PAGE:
is calculated, where the multiplication with H LR usually causes less noise amplification than the multiplication with \( {\mathbf{H}}_{LR}^{\dagger } \) in Eq. (14) due to the roughly orthogonal columns of H LR . Therefore, a hard decision based on \( {\tilde{\mathbf{z}}}_{LR-ZF} \) is in general more reliable than one on \( {\tilde{\mathbf{s}}}_{ZF} \). We may apply a MMSE filter instead of the ZF solution in order to get an improved estimate for z. One obvious way is given by the MMSE-solution of the lattice-reduced system (Eq. (14))
$$ {\tilde{\mathbf{z}}}_{LR\hbox{--} MMSE}={\left({\mathbf{H}}_{LR}^T{\mathbf{H}}_{LR}+{\sigma}_n^2\mathbf{T}{\mathbf{T}}^{\hbox{--} 1}\right)}^{\hbox{--} 1}{\mathbf{H}}_{LR}^T\mathbf{y}={\mathbf{T}}^{\hbox{--} 1}{\tilde{\mathbf{s}}}_{MMSE} $$

5.3 Lattice-reduction aided SIC

As shown in several publications, e.g., [16, 17], SIC can be well described in terms of the QR decomposition of the channel matrix. Applying this strategy to the system model from Eq. (14), we get
$$ {\tilde{\mathbf{z}}}_{LR\hbox{--} ZF\hbox{--} SIC}={\tilde{\mathrm{Q}}}^T\mathbf{y}=\tilde{\mathbf{R}}\mathbf{z}+{\tilde{\mathrm{Q}}}^T\mathbf{n}, $$
where \( \tilde{\mathrm{Q}} \) and \( \tilde{\mathbf{R}} \) have already been calculated by the LLL algorithm. Similar to linear detection, we can consider the lattice-reduced version of the extended system model with the equivalent channel matrix \( {\mathbf{H}}_{LR}=\tilde{\mathbf{Q}}\tilde{\mathbf{R}} \). This leads to LR-aided MMSE-SIC with decision variables given by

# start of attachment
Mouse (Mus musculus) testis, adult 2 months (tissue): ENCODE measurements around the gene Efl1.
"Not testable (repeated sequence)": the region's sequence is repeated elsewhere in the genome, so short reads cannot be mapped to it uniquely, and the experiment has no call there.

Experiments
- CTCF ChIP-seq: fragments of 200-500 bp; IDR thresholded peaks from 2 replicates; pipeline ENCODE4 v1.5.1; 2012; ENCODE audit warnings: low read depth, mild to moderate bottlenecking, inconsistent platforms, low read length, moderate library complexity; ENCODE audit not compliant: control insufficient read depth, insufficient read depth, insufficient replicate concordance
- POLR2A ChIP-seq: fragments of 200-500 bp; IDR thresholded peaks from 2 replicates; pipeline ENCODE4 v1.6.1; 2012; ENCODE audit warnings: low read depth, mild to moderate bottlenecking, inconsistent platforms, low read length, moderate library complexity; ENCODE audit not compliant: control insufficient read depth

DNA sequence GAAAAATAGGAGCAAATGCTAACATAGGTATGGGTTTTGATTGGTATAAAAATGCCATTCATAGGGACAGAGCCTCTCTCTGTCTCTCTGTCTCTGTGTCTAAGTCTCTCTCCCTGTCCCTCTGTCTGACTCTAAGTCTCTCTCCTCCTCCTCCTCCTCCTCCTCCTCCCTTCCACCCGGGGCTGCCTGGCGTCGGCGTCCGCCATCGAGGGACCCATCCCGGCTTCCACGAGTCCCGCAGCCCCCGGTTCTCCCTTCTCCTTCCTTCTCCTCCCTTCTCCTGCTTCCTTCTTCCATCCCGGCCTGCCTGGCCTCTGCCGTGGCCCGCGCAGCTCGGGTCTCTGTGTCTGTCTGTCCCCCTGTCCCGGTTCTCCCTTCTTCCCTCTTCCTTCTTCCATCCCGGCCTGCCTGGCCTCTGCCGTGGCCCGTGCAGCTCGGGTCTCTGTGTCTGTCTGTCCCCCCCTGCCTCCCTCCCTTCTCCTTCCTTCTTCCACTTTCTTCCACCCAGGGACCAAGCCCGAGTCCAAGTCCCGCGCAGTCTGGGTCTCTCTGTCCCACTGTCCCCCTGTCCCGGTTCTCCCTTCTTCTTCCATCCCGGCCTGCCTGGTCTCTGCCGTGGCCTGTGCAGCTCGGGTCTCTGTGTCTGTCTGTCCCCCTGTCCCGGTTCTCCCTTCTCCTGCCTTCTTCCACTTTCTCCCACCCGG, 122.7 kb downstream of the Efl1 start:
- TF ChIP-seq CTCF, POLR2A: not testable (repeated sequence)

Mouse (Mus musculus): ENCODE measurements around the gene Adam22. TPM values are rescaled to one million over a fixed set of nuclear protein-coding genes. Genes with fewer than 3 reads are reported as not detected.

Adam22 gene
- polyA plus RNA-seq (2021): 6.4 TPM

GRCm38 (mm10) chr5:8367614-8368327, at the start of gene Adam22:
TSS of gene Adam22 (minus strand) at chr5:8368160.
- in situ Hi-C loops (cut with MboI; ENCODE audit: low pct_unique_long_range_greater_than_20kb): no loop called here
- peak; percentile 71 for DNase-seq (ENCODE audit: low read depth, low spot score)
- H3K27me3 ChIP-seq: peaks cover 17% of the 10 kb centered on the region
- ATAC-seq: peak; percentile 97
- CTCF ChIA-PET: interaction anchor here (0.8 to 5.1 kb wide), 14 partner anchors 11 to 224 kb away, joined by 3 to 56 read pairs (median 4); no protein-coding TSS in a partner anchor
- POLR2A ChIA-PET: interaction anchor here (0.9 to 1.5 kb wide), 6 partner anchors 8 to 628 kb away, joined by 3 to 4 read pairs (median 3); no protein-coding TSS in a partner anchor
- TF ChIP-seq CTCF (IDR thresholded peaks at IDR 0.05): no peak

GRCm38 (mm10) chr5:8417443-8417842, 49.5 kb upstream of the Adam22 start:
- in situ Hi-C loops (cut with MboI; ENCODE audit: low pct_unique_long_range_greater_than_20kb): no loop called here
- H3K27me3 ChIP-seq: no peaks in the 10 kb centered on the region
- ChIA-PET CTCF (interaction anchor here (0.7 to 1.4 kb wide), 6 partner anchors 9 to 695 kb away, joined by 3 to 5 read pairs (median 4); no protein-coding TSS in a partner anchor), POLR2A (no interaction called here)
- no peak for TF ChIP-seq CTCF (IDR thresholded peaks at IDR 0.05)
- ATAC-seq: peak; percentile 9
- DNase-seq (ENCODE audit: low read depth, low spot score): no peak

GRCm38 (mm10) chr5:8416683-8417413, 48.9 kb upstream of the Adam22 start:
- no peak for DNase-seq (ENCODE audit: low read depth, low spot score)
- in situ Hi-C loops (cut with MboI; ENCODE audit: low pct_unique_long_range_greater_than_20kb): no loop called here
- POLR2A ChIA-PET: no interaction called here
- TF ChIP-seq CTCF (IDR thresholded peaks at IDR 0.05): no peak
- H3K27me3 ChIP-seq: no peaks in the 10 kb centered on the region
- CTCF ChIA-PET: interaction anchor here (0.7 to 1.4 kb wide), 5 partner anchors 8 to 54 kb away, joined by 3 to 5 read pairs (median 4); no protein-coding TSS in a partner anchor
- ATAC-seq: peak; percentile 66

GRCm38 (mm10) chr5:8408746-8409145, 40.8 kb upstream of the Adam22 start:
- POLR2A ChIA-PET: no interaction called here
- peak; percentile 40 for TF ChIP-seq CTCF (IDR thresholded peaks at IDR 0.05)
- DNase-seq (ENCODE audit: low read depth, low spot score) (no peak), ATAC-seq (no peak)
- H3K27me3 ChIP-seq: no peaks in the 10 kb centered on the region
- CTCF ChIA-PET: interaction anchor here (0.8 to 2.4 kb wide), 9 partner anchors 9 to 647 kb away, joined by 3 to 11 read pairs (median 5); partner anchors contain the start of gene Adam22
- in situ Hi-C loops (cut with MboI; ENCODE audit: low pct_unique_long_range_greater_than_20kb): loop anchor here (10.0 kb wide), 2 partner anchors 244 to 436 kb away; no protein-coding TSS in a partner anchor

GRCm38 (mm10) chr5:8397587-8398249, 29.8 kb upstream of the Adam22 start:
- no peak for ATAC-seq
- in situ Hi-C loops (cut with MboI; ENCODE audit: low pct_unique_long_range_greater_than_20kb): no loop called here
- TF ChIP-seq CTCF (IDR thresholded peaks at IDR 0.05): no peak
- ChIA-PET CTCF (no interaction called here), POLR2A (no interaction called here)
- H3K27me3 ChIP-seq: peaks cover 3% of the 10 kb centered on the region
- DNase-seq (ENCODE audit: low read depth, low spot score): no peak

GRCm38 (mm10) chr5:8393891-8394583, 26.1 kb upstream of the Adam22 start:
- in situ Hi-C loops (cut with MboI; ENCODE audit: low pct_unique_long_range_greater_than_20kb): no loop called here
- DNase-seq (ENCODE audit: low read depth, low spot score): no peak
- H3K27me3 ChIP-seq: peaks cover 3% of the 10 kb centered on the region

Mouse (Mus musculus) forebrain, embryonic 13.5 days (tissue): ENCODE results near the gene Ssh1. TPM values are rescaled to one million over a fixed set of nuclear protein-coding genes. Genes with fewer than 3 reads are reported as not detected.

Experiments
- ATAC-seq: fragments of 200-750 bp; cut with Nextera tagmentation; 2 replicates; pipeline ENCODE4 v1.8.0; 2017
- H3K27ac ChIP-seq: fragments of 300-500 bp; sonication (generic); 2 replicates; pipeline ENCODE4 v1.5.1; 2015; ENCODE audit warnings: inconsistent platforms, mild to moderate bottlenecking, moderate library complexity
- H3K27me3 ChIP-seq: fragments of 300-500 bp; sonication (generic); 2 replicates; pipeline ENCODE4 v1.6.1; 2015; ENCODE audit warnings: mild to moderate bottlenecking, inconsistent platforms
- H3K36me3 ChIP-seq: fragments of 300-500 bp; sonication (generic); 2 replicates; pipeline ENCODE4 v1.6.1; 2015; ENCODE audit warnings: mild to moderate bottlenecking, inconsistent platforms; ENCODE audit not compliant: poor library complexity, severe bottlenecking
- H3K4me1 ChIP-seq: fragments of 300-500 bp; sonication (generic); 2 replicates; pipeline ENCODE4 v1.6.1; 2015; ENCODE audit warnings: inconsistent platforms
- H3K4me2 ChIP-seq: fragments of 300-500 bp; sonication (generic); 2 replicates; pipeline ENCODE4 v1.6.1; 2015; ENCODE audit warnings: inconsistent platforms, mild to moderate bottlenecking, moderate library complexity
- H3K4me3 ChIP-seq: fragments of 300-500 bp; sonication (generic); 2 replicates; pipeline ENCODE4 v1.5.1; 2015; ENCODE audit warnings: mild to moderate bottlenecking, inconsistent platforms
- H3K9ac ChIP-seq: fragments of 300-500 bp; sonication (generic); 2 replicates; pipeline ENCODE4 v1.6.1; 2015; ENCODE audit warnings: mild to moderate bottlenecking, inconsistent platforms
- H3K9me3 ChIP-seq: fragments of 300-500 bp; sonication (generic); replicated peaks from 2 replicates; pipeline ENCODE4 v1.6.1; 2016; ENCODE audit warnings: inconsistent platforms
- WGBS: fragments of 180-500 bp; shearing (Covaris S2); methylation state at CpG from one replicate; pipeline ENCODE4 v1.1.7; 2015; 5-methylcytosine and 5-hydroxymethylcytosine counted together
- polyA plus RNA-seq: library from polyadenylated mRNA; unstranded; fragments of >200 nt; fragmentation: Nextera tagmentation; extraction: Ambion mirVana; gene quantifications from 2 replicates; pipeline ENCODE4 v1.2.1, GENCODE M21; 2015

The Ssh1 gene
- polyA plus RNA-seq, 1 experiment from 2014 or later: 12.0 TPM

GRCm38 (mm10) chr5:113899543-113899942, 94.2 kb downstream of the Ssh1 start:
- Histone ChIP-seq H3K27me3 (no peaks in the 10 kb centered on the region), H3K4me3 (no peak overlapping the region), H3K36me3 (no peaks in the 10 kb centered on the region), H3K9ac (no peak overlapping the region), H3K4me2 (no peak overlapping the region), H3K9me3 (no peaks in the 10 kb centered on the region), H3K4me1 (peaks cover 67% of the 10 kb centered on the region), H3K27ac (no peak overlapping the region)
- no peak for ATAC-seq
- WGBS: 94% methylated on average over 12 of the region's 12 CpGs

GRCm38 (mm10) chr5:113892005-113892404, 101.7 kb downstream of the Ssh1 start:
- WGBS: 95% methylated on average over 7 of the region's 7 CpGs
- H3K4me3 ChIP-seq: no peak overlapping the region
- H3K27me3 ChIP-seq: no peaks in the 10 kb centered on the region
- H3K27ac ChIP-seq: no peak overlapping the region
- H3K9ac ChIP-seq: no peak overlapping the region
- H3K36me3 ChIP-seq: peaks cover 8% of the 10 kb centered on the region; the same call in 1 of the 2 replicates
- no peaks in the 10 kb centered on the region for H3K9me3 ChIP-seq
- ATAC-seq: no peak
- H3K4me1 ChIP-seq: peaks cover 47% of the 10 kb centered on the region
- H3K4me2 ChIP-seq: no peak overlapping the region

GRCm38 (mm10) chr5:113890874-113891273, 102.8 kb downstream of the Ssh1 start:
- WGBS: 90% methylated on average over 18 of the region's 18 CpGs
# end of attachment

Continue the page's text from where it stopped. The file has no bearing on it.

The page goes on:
$$ {\tilde{\mathbf{z}}}_{LR\hbox{--} MMSE\hbox{--} SIC}={\tilde{\mathbf{Q}}}^T\mathbf{y}=\tilde{\mathbf{R}}\mathbf{z}+\boldsymbol{\upeta}, $$

where the newly defined noise term η also incorporates residual interference. The detection procedure equals that of LR-aided ZF-SIC.

6 Performance bounds for lattice decoding

In this section, we shall introduce an analytic tool for approximate LD. However, such results do not directly translate into how close approximate LD is to LD in terms of the minimum distance, which is more useful in digital communications [18].

Consider a fixed but arbitrary n-D complex lattice Λ. The decision regions of ZF and SIC have 2n faces. We only have to study n distances due to symmetry. The i-th distance of ZF is d i,ZF  = (1/2)‖h i ‖ sin θ i , for i = 1, …, n, where θ i denotes the acute angle between and the linear space spanned by the other n − 1 basis vectors h 1, …, h i − 1, h i + 1,...., h n . For the SIC detector, the i-th distance is given by \( \left(1/2\right)\left\Vert {h}_i^{*}\right\Vert \).

The minimum distance of the lattice decoder is d LD  = (1/2)λ(Λ), where λ(Λ) is the length of the shortest vector of lattice Λ. We are motivated to define the proximity factors measuring the proximity between the performances of LD and approximate LD as follows:
$$ {\rho}_{i,ZF}\triangleq \sup \frac{d_{LD}^2}{d_{i,ZF}^2}= \sup \frac{\lambda^2\left(\varLambda \right)}{{\left\Vert {h}_i\right\Vert}^2{ \sin}^2{\theta}_i} $$